What do you do when you’re faced with a world of mind-bending complexity? You select, you focus, you study. Cameras are great for that.
Yet what about heading out into the street with an eye for everything, and the idea of realizing and recognizing how it all fits together? A tricky prospect. Here’s one take on what one would be up against – in fact with a bit more work this production could be re-conceptualized as The Curse of the (Visual) Anthropologist. Let’s get started by rewriting the tagline:
Most great movies have one story – get ready for a film that’s 6,697,254,041 times better.
(FYI that’s by 2008 statistics)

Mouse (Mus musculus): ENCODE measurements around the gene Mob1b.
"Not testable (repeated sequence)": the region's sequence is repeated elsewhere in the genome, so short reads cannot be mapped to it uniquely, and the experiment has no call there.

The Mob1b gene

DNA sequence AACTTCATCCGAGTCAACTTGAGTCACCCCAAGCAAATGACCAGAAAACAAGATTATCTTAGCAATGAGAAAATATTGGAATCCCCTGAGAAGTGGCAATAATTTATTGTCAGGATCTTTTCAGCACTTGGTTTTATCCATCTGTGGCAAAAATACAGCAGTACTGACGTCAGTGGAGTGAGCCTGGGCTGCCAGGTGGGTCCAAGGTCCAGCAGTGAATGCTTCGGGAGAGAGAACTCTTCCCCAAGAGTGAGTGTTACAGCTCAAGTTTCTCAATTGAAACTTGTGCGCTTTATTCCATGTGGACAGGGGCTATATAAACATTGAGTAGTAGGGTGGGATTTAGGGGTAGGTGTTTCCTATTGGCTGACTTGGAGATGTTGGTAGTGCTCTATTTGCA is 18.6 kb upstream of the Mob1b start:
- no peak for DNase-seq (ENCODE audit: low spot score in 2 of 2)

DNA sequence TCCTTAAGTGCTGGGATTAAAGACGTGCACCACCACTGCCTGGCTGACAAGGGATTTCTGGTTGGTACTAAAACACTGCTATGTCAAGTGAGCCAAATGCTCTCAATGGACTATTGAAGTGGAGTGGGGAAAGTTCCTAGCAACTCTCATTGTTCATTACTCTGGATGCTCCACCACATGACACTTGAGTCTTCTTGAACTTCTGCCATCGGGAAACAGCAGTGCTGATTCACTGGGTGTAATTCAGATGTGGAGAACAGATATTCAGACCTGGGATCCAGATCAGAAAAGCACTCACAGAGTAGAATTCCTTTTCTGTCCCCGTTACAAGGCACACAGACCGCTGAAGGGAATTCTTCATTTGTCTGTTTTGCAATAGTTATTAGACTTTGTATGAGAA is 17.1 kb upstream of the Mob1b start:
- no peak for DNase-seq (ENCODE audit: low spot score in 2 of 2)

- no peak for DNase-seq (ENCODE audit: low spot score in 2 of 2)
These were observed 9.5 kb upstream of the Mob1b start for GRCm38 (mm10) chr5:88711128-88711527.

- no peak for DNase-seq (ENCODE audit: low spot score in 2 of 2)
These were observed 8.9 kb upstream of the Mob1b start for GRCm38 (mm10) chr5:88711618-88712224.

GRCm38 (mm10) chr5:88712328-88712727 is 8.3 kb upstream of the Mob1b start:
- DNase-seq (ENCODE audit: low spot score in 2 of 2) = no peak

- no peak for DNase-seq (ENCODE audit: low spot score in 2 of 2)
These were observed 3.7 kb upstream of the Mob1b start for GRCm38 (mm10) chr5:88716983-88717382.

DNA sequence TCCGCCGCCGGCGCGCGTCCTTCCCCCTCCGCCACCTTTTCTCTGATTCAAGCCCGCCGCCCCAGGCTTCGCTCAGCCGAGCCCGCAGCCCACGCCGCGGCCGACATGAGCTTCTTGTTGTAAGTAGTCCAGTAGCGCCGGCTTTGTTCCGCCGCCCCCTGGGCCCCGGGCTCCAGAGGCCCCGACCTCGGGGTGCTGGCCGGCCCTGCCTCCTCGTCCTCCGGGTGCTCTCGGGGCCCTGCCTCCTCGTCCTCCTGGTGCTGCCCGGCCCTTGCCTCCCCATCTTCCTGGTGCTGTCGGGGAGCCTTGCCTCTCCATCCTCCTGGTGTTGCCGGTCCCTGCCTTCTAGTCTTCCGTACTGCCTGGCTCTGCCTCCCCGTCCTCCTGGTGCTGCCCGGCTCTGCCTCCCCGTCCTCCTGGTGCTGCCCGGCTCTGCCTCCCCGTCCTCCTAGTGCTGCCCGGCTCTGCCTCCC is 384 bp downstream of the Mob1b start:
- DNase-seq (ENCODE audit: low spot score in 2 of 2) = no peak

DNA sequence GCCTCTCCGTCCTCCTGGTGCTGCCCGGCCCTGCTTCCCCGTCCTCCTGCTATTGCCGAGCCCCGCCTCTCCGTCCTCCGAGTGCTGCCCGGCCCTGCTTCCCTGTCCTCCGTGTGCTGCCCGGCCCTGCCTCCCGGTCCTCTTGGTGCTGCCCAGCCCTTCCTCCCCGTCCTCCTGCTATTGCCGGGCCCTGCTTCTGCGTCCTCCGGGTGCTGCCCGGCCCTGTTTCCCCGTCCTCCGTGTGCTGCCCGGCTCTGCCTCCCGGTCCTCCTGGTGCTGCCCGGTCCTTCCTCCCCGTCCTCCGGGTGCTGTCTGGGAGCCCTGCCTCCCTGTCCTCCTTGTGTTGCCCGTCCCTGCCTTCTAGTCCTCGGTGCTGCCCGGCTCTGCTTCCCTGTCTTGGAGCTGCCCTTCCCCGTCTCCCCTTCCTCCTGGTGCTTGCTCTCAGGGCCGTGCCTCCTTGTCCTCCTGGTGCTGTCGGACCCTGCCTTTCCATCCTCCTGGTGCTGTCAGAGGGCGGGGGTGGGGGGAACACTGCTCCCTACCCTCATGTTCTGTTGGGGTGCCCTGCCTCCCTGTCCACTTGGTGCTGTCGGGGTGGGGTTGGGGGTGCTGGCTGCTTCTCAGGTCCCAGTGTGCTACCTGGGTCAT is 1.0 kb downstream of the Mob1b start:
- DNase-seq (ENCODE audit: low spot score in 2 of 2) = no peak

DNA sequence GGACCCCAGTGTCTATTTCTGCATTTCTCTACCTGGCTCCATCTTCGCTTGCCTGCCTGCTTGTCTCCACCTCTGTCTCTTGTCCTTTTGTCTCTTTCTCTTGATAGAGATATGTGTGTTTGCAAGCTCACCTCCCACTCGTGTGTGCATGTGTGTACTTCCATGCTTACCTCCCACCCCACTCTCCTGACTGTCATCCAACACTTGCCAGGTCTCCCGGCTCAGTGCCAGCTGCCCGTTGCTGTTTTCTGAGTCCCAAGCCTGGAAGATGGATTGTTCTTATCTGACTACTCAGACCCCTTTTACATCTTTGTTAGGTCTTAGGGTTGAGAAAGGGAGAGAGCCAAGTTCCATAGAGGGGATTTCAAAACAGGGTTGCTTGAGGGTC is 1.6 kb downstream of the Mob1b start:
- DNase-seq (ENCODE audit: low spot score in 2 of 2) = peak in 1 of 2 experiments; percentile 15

Ah, the collision between production on the one hand and the utter complexity of life on the other. A lot of people work in this space, including photographers of all stripes. Each and every one studies life and creates artifacts, though in so many different manners.
Making images is inherently an exercise in selection. It is a subtractive process by default – the viewfinder of any camera is a selecting mechanism. A photographer chooses what to include in the frame, what to exclude, what to emphasize, and what to minimize. What lies outside the photograph, what is blended within the bokeh? And while images are a selection, they are not a simplification. They are rather more like a compression, a transmission or communication that blossoms upon receipt. At point of impact the message can be as rich as the source, albeit colored by the experiences of the viewer rather than those of the creator.
Yikes. Good luck out there. Also bikinis.